Eric Irwin and his Lancer(s) – One of the First Production Fiberglass Sports Cars

Eric Irwin in his 1951 Lancer – From the 1951 Petersen Motorama

Hi Gang…

You’ll see in books and you’ll read on our website, time and time again….something like this:

“The first 4 fiberglass production cars were introduced to the American public during the Petersen Motorama at the Pan Pacific Auditorium in November, 1951.  These cars were Bill Tritt’s Glasspar G2, Eric Irwin’s Lancer, and Jack Wills and Ralph Robert’s Skorpion and their prototype – the Wasp.”

We know what a Glasspar G2 is.  We know what a Skorpion and its nearly identical twin/prototype  is – the “Wasp”.  But what is the Lancer?  Who’s seen a Lancer.  Did they make more than one Lancer?  Am I the only one who asks these questions about fiberglass cars from the 50s?  (probably).

By 1952, Eric was Selling Books on How to Build a Plastic/Fiberglass Car – via Motor Trend

Ok…as with most historical questions around these cars, the answer is “yes”, “no”, and “maybe”.  Eric completed his first car and it appeared at the November, 1951 Motorama.  This car is the one most often shown in magazines.  In fact, as reported in an article by Joseph Wherry in the November 1952 issue of Modern Man, Eric Irwin’s car was up and running in May of 1951 – one month before Bill Tritt got the Brooks Boxer finished and running.  So gang….the “Lancer” is one special car when it comes to the history of 1950s fiberglass sports cars.  As soon as we can determine when the “Wasp” was up and running, we should be able to identify which of the “firsts” was the “first” (as a historical footnote).

Irwin’s “Lancer” Shown in Stylized Blue Color – In Front of the “Chuck Tatum Special” (But Chuck Tells Me “Not For Long…”)

So the first design by Eric Irwin (Rick and I call this a Series 1 Lancer) was completed and running in 1951, and according to Bill Tritt, Irwin never made another copy of this car.  Bill and I spent time during a series of interviews in 2006 and 2007 outlining the history of his company and the memory of his friends from that era.

And….it turned out that Bill Tritt and Eric Irwin were good friends – they both had a workshop on Industrial Blvd in Costa Mesa, California (Irwin’s was more of a trailer that he lived in than a workshop), and both were into boats.  Irwin got the fiberglass car bug after seeing Tritt working on what was to become the Brooks Boxer – the first Glasspar G2 sports car.  Irwin beat him to the finish line with a month to spare in 1951 with his sports car – the “Lancer”.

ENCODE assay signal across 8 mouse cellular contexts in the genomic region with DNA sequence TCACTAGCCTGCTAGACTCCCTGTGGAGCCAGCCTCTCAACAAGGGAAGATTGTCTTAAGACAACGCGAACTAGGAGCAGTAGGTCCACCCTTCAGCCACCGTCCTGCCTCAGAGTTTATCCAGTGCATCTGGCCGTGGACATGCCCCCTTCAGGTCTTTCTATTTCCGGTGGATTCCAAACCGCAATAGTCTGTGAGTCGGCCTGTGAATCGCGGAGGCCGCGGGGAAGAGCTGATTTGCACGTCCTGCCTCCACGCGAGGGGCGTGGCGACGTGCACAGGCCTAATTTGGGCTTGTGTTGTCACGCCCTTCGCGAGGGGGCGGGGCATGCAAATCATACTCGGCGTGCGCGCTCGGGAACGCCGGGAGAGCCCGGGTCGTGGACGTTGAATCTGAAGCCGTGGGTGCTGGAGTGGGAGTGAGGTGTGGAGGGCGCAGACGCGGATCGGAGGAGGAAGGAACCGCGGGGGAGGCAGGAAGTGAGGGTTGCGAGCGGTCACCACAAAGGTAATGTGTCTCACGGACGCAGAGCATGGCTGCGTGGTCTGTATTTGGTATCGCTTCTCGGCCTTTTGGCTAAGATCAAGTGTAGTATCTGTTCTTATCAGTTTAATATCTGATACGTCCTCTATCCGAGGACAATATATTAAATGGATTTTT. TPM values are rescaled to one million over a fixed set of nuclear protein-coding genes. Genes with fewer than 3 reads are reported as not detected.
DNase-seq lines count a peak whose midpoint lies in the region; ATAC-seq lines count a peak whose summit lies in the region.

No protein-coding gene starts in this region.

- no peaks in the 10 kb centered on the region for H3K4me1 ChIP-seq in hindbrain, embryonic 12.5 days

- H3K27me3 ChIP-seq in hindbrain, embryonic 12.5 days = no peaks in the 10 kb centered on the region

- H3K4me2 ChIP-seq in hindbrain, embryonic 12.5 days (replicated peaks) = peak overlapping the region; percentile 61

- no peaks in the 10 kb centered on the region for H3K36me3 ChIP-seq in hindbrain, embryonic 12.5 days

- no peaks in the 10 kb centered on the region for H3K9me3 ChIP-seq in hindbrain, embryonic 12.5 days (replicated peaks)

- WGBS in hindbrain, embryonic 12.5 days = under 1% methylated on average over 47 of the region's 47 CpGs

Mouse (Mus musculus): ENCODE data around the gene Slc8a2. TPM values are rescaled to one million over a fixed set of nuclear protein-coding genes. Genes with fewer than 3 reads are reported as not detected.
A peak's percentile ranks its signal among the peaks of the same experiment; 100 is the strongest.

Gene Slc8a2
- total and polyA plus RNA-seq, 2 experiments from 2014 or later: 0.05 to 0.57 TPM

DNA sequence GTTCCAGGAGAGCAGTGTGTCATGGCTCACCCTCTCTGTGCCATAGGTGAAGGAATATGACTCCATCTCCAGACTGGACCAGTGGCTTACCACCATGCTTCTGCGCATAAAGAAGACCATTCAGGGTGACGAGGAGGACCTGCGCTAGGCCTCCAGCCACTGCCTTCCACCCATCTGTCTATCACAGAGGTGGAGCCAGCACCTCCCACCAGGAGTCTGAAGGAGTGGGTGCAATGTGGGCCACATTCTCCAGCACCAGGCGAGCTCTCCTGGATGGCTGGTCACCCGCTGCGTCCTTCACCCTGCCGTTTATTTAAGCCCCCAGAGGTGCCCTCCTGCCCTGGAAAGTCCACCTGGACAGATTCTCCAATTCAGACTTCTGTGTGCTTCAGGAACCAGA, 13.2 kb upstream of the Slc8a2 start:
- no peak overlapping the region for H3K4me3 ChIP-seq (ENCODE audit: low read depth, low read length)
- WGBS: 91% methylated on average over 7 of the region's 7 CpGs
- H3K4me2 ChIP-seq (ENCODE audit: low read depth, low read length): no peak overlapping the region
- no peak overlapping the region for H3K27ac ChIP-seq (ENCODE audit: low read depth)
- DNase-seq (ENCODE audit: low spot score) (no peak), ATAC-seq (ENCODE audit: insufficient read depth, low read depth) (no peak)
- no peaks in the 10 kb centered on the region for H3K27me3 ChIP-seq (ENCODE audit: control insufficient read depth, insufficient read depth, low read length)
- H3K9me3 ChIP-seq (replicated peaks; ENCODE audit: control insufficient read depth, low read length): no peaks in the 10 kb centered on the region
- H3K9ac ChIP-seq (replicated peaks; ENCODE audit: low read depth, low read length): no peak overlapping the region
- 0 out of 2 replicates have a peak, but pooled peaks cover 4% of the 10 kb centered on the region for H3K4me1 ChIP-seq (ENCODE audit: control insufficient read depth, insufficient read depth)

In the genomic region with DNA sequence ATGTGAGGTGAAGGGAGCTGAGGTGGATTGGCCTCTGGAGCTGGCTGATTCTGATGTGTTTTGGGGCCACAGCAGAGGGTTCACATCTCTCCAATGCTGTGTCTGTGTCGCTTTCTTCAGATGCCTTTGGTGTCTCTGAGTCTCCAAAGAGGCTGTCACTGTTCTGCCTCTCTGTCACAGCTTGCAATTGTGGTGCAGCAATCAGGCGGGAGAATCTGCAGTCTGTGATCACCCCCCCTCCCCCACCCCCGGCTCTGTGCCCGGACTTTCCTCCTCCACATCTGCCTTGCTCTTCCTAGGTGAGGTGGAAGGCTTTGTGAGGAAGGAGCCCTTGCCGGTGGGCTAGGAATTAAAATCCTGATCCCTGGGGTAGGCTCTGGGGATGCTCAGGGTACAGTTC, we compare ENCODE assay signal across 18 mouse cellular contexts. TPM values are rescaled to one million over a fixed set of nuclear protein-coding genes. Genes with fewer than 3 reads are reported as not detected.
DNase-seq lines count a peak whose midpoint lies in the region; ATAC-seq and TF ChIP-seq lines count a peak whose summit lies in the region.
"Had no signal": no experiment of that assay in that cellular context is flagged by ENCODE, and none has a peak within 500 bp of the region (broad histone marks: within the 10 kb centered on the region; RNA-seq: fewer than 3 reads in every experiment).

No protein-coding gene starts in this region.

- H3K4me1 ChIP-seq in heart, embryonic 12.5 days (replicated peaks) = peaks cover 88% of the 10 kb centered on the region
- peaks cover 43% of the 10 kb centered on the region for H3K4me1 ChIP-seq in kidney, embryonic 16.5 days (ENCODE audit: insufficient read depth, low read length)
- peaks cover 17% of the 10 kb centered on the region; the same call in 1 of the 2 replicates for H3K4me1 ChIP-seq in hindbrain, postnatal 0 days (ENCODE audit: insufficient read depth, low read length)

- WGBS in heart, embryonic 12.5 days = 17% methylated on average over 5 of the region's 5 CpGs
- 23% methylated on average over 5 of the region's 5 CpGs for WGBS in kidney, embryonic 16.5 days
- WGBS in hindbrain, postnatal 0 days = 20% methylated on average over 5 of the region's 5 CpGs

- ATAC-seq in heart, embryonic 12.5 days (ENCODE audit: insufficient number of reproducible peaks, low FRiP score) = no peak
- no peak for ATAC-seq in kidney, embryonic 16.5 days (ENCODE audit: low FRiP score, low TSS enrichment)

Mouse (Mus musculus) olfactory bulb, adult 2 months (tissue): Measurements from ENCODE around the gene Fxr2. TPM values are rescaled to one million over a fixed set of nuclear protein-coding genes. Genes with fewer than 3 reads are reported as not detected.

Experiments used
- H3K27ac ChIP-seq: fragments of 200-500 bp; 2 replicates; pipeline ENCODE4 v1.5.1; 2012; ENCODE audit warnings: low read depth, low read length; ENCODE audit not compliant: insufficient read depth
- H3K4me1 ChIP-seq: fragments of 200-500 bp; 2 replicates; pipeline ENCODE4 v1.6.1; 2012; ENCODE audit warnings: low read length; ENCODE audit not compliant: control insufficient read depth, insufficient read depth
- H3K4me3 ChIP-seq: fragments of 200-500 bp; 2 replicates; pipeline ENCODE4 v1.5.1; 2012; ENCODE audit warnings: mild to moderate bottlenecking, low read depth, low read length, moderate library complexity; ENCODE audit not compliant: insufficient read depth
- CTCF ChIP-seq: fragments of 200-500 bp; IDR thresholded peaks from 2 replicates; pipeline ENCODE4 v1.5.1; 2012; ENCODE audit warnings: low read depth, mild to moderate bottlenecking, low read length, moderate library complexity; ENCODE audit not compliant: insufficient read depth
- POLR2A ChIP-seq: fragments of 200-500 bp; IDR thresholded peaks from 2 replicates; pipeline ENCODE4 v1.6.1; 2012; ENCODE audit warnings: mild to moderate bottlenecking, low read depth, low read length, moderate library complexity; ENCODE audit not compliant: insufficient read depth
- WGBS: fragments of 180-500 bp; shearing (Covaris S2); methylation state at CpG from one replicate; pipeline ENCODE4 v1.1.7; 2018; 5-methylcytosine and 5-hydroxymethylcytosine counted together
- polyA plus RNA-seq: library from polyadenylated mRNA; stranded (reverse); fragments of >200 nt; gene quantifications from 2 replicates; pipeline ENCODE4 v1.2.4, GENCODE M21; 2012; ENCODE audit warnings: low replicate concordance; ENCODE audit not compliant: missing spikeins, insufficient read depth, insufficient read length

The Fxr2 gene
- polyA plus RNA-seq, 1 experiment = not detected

One car…… one Motorama……., one man………….. Eric Irwin

And that’s what Bill Tritt and I thought was the end of the story.  Not quite so….

Through additional research, we started finding bits and pieces of information.  A brochure here, an ad there, several articles sprinkled from 1952 culminating in an article showing actor Nick Adams and girlfriend Natalie Wood on the cover of the June 1957 issue of “Rod Builder & Customizer” working on Nick’s (Series III) Lancer (they did not identify the car in the story but it’s a Series III Lancer, all right!).

Late in 1952, Irwin Showing Jim Potter New Design for Lancer

When I started showing the research to Tritt, he was as surprised as I was.  He had no idea that even one more car was made – let alone at least 4 different cars, and we can account for at least 3-4 Series 2 Lancers being completed as well.

First Ad Showing Series 2 Lancer – March 1953 Motor Trend

So..there now appear to be at least 4 different models of Lancers (Series 1, 2, 3, and 4) – and probably more.  So how many Lancer models were there?  And where did they all go?  By December 1952, Motor Trend reported that Irwin was working on a new design and in fact it was advertised and debuted in 1953.  It’s the Series 2 Lancer.

But Eric wasn’t taking it easy after November 1951.  By the Summer / Fall of 1952, he was already producing a booklet on how to build a fiberglass car – one of the first such companies/people to do so.  The only picture in the book is on the cover of the booklet, but remember….this was 1952.  You couldn’t just go to Kinkos and have some copies made.  Taking the effort to create, sell, market, and distribute a book on your own was a pretty big step not just now – but back in 1952 – even more so.  Rick and I have found at least 2 different versions of this book as well.  So Eric’s company was in business from late 1951 thru at least 1956 – and perhaps beyond.